These titles of the ADA are regulated and enforced by the U.S. Department of Justice (DOJ) and the U.S. Department of Transportation (DOT). DOT’s regulation covers transportation programs and services. DOJ’s Title II regulation covers all other types of programs and services provided by state or local governments (public health or social services, recreation programs, court systems, libraries, museums, schools, etc.), and DOJ’s Title III regulation covers a variety of places of public accommodation (privately owned and operated businesses such as stores, restaurants, movie theaters, hotels, fitness centers, banks, professional offices, and many others).
Until 2010 the DOJ and DOT regulations defined service animals the same way (“any guide dog, signal dog, or other animal individually trained to do work or perform tasks for the benefit of an individual with a disability …”). In 2010 DOJ revised their regulations and eliminated the “other animal” part of the definition; now only dogs can be considered service animals under DOJ’s rules. A service animal can be any type, size, or breed of dog, but cannot be any other type of animal.
Cats, monkeys, goats, rats, snakes, rabbits, pigs, or other types of animals, regardless of whether they have been trained to perform tasks for people with disabilities or how well-behaved they might be, are not considered service animals under DOJ’s rules.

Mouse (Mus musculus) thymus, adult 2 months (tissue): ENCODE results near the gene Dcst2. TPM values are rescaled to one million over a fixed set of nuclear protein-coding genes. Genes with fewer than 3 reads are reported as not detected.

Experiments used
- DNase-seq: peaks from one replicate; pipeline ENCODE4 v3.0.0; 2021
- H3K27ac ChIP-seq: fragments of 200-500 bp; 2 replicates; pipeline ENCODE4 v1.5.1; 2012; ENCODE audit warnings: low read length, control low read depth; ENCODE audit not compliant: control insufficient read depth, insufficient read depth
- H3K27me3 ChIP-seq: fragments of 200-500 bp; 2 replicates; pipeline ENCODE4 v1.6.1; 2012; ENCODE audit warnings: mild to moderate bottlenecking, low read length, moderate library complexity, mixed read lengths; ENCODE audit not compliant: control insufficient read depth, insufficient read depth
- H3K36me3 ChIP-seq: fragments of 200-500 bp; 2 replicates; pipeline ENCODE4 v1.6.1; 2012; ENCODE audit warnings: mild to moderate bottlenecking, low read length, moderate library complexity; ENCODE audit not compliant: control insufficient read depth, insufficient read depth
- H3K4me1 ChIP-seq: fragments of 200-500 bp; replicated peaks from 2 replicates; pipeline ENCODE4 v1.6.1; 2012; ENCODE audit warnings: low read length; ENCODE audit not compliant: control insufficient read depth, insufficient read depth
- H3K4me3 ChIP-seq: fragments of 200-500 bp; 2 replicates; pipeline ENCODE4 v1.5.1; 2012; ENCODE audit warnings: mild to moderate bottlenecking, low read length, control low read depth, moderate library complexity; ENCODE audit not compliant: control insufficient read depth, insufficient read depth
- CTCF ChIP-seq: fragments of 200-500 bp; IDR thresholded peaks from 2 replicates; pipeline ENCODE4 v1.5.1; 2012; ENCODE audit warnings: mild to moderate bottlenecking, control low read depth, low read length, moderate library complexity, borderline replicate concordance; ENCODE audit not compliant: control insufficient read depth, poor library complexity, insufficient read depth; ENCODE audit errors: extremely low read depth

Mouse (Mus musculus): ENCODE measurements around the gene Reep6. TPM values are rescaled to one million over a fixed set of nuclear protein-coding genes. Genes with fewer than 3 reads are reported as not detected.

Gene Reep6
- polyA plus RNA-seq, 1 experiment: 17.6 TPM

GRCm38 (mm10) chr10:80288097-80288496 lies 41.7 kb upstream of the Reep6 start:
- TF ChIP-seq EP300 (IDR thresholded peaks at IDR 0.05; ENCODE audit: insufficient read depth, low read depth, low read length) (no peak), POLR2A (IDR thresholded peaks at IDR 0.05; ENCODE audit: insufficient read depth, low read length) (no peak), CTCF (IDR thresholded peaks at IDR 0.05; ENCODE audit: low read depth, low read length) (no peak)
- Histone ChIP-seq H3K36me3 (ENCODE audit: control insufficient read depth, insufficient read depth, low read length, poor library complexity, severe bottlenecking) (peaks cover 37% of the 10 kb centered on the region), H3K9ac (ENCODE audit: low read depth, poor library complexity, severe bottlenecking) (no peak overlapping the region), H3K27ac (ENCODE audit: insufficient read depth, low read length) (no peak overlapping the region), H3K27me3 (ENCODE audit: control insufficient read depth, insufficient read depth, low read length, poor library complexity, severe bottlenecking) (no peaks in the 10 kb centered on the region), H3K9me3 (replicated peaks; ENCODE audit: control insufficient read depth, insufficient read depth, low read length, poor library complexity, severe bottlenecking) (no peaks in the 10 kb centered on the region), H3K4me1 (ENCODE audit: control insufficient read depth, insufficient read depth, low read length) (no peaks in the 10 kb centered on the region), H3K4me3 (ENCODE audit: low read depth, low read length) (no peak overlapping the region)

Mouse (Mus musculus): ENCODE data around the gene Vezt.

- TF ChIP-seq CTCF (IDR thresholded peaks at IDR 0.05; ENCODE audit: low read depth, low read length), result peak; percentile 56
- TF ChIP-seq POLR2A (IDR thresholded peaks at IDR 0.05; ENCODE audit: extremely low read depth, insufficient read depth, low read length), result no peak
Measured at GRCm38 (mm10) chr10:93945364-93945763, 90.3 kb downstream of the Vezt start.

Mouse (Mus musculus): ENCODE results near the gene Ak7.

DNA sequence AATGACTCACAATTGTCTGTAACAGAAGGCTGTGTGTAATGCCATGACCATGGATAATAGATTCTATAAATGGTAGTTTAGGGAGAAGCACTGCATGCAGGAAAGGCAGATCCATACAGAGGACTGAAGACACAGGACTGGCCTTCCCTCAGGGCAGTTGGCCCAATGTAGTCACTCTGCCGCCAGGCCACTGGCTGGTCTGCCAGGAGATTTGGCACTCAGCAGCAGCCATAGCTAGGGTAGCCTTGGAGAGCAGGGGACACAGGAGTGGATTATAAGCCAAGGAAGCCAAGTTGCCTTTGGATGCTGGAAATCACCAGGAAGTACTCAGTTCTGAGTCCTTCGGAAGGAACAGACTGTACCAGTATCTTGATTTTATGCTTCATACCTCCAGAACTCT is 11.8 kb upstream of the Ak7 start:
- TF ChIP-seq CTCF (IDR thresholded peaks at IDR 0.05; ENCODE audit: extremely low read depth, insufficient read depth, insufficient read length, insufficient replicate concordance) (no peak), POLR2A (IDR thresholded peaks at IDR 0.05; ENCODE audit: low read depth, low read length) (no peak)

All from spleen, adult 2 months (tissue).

DOJ did include a unique new provision in their 2010 regulations for individuals with disabilities using miniature horses which are similar to service dogs. State and local government agencies and private businesses may take certain additional factors into consideration before allowing individuals to be accompanied by miniature horses (such as the size and weight of the miniature horse), but the provisions are otherwise similar to those related to service dogs.
DOT has not revised their ADA rules in relation to service animals, so their definition is not limited to dogs. The other provisions remain the same, but within transportation systems covered by DOT’s rule, such as city bus or commuter rail systems, individuals with disabilities may be able to use other types of service animals (for example, cats).
Service animals must be individually trained to perform active work or tasks for an individual with a disability, and animals that provide emotional support or comfort through their presence alone are not considered service animals. Many animals are trained, however, to perform active tasks that are designed to reduce anxiety or affect behavior for people who have what some might consider “emotional” disabilities. For example, an animal may be trained to take action (applying gentle pressure by leaning against its owner, pawing him, etc.) to alert an individual with an psychiatric condition to take medication or move away from a situation that is becoming stressful. This is a service animal, not an emotional support animal, even though the service provided may result in some emotional comfort or enhanced well-being.